Published: August 2012 by Hodder & Stoughton
Format reviewed: Paperback, 420 pages
Series: Daughter of Smoke and Bone #1
Genres: Fantasy, YA, Urban fantasy, Paranormal romance
Reading Challenges: Read My Own Damn Books
Available: Publisher (print) ~ Abbey’s ~ Amazon ~ Barnes & Noble ~ Book Depository ~ Booktopia ~ Dymocks ~ Kobo
In general, Karou has managed to keep her two lives in balance. On the one hand, she’s a seventeen-year-old art student in Prague; on the other, errand-girl to a monstrous creature who is the closest thing she has to family. Raised half in our world, half in ‘Elsewhere’, she has never understood Brimstone’s dark work – buying teeth from hunters and murderers – nor how she came into his keeping. She is a secret even to herself, plagued by the sensation that she isn’t whole.
Now the doors to Elsewhere are closing, and Karou must choose between the safety of her human life and the dangers of a war-ravaged world that may hold the answers she has always sought.
When I first read Holly Black’s Modern Fairy Tales series, I adored it. Daughter of Smoke and Bone pushes a lot of the same buttons and reminded me particularly of Valiant. Both are set in a modern world that coexists with a realm of magic. Both involve a young woman who runs errands for a monster. And both are about stepping into one’s power.
The story starts out in Prague, as Karou attends an art class. We gradually learn that Karou is not the ordinary girl she appears to be (even accounting for her blue hair). The drawn-out introduction of Karou’s double life served to emphasise the mystery she presents to her friends and classmates, but was somewhat irritating because it largely relied on keeping the reader in the dark.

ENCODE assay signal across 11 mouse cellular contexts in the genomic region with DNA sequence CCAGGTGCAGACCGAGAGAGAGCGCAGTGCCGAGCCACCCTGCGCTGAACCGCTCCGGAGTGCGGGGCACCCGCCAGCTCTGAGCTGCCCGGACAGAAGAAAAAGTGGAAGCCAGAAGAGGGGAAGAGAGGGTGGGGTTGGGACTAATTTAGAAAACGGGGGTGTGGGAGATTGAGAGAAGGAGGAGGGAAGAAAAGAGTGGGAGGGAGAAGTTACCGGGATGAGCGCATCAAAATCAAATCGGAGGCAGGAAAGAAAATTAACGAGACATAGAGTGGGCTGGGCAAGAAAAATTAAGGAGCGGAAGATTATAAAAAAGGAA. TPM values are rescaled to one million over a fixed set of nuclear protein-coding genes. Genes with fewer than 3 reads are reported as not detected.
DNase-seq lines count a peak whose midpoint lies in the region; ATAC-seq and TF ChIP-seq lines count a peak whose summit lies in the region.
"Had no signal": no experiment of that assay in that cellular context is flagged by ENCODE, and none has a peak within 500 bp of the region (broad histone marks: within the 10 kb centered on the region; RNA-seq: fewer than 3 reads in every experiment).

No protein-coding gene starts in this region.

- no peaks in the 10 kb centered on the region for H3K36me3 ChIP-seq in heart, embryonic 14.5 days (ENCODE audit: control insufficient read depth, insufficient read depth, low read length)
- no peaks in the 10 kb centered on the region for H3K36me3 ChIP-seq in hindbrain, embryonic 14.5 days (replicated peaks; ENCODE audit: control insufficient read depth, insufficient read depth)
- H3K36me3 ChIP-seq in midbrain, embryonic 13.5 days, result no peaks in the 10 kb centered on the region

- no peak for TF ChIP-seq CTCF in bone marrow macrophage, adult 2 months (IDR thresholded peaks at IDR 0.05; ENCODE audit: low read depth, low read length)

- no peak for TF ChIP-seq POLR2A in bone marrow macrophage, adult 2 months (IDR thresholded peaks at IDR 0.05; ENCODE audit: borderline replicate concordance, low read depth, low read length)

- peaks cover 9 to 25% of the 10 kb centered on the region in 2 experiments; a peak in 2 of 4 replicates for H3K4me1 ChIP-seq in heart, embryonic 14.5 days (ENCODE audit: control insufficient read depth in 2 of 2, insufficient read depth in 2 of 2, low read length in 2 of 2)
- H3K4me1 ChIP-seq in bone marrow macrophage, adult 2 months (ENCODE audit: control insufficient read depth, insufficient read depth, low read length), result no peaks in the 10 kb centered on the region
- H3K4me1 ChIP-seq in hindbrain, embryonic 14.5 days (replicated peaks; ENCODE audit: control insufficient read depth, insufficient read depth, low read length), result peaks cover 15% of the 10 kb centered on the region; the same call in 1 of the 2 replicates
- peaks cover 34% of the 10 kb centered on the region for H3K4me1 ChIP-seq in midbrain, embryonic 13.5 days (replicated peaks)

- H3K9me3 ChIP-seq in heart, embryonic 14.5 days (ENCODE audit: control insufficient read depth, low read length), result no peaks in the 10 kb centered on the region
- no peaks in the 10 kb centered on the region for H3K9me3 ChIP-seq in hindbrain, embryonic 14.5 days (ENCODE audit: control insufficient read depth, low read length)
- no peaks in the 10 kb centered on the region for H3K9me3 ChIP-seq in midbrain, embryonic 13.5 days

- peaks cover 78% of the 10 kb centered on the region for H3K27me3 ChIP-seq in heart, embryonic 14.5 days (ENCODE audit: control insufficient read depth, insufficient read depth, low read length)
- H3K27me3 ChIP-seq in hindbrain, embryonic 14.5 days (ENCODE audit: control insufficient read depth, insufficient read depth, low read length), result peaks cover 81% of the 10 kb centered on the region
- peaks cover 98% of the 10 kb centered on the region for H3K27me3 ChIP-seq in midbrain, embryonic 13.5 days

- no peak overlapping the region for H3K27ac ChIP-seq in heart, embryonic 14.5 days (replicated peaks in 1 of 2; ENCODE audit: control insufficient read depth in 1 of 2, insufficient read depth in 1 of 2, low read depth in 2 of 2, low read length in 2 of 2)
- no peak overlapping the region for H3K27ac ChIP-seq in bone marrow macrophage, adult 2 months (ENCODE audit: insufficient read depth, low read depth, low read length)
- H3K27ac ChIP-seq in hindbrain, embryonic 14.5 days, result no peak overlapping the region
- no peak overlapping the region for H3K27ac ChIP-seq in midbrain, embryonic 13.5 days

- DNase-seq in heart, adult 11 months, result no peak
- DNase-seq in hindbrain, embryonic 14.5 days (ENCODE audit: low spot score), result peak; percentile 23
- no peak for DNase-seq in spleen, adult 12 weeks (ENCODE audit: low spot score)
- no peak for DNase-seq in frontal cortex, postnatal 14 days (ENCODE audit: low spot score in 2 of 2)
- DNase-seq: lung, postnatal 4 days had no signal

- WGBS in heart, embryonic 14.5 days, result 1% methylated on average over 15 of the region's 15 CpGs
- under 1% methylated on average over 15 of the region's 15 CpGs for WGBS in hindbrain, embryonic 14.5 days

This irritation was somewhat mitigated by the author’s ability to create atmosphere. Her depiction of Prague is evocative, with some lovely turns of phrase. This wonderful scene-setting continues throughout the novel; as Karou hops around the world (and between them), each place feels unique while also being edged with (or entirely of) magic. The world may be ours, but there is the sense of a place where the mythic is possible. A place where angels and monsters exist.
While the characters of Karou and Brimstone put me in mind of Val and Ravus from Valiant, the nature of their relationship is quite different. Ravus and Brimstone are both monstrous in appearance and taciturn in temperament, but Brimstone is not a love interest and instead plays a fatherly role to Karou. His affection for her leaks out, despite his gruffness, even as his overbearing manner provides Karou something to rebel against. Karou’s early pettiness comes into sharp relief against Brimstone’s sombreness and this only increases as the reader learns more of Brimstone’s story.
This is not to say there’s no love interest. The focus is initially on the relationship between Brimstone and Karou, but moves away to concentrate on the romance. There is conflict between these relationships from the beginning and though it dies down while the romantic relationship is explored, it’s always an underlying current. This conflict rushes back to the surface as the book winds to a close.
The romantic relationship is not going to be for everyone’s taste. It may be argued that it’s a bit insta-love, though I found that wonderful evocation of atmosphere made it work. I felt it depicted longing and attraction well without descending into the mawkishness which plagues some YA. While physical attraction is conveyed, it’s played down in favour of emotional connection.
I’m rather sorry I left Daughter of Smoke and Bone on Mt TBR for so long and will be definitely tracking down the next book in the series.